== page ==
Oval blue jasper medallion with white relief profile portrait of Thomas Bentley (1730-1780) Liverpool merchant and business partner of Josiah Wedgwood in the manufacture and experiment of Ornamental ware.Born at Scropton, Derbyshire. Bentley was introduced to Josiah Wedgwood by Dr. Matthew Turner when Josiah was bedridden in Liverpool in 1762. They seem to have been on terns of friendship from the first. Bentley was, at this time, in partnership with Samuel Boardman of Liverpool, a general merchant, and the firm became Wedgwood’s agent.Bentley agreed to become Wedgwood’s partner in 1767 for the manufacture of ornamental wares, the partnership deeds being signed in 1769, a few weeks after the opening of the Etruria factory. Bentley settled in London to take charge of the showrooms and decorating studio there, and as a man of widely ranging interests he was able to meet and influence fashionable society to a point where the showrooms became a social centre. Bentley always found difficulty in dealing with subordinates, and staffing troubles were common.Bentley was, however, essential to the design, production and sale of the ornamental wares, and Wedgwood constantly consulted him, and referred to him for approval. In 1772 Bentley married his second wife, Mary Stamford of Derby. He lived at Chelsea from 1769 to 1774. He then removed to the Greek Street showrooms, and from there, in 1777, to Turnham Green, where he remained till his death in 1780.No one ever replaced him as a friend and colleague. A very large number of Wedgwood’s surviving letters are addressed to Bentley on business and family problems, but hardly any of Bentley’s own letters have survived, so his opinions on the subjects discussed have to be deduced from what Wedgwood has to stay.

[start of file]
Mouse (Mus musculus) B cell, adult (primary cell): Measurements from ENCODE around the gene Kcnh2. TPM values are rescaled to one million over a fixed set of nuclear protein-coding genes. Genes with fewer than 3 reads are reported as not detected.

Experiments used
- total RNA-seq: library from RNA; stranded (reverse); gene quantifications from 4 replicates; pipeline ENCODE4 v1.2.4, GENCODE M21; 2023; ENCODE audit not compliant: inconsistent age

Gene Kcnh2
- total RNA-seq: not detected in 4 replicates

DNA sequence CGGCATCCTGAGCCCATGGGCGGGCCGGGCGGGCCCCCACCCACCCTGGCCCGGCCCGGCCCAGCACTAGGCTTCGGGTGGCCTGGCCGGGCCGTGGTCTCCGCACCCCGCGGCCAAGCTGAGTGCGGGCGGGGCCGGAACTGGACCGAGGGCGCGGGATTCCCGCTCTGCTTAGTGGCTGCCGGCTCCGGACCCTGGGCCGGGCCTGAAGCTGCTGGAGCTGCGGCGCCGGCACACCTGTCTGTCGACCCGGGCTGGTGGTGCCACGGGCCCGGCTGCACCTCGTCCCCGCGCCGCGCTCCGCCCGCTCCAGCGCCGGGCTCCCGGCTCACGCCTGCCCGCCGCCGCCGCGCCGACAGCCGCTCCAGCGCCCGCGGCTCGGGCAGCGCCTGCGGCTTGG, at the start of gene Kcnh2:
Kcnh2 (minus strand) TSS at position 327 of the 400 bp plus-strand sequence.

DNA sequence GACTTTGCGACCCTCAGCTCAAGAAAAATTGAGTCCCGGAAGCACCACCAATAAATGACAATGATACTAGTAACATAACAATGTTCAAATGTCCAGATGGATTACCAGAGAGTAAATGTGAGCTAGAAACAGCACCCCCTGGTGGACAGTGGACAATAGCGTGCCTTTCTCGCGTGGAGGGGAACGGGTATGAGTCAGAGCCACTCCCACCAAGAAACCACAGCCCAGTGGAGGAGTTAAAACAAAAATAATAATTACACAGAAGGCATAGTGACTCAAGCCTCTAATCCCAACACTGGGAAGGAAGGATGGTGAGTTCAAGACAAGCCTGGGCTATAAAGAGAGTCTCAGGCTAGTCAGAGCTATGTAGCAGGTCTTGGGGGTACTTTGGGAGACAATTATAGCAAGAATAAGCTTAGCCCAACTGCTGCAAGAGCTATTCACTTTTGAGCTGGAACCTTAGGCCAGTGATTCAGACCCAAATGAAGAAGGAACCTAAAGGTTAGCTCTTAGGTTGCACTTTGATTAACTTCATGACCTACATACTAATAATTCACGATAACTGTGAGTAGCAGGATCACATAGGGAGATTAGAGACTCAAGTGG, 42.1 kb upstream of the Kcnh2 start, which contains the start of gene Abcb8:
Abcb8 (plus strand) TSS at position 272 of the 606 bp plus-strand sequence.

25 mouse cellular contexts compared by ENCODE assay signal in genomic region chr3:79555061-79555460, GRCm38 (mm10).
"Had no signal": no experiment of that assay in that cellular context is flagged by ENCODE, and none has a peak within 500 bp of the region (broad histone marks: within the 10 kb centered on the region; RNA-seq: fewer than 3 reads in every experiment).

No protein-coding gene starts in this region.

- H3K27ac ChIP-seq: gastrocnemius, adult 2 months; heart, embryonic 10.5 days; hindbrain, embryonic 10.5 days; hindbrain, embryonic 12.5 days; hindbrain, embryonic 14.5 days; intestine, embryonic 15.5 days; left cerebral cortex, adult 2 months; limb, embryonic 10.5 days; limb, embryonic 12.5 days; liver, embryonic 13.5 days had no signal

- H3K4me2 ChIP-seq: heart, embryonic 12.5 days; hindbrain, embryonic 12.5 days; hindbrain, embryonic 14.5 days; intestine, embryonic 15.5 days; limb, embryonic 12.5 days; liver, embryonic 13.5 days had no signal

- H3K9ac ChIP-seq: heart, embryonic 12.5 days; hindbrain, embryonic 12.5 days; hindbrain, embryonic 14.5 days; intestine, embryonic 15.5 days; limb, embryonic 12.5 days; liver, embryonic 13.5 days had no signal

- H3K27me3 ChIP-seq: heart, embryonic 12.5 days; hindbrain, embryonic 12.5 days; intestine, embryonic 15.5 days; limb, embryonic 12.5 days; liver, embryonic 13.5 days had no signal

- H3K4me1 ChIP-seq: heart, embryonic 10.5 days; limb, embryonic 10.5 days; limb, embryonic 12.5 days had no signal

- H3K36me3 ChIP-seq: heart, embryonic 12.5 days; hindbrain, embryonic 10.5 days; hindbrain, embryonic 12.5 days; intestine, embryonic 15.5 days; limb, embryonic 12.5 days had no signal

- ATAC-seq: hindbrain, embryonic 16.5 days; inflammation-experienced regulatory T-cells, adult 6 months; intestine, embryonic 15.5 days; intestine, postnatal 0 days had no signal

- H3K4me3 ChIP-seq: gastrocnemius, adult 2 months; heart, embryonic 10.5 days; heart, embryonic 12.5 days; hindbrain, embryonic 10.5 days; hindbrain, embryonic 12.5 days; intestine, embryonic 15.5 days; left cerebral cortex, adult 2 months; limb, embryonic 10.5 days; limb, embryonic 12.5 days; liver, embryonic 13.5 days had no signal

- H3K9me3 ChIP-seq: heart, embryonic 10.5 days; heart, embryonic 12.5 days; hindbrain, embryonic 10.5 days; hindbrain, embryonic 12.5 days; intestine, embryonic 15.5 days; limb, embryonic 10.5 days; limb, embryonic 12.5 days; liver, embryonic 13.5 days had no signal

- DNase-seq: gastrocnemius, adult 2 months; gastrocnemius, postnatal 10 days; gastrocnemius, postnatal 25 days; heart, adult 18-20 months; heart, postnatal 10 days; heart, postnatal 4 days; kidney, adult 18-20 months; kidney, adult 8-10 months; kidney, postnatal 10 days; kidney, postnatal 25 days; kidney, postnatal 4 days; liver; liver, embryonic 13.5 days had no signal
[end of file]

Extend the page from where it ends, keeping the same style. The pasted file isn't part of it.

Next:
Thomas Bentley

Wedgwood

About 1800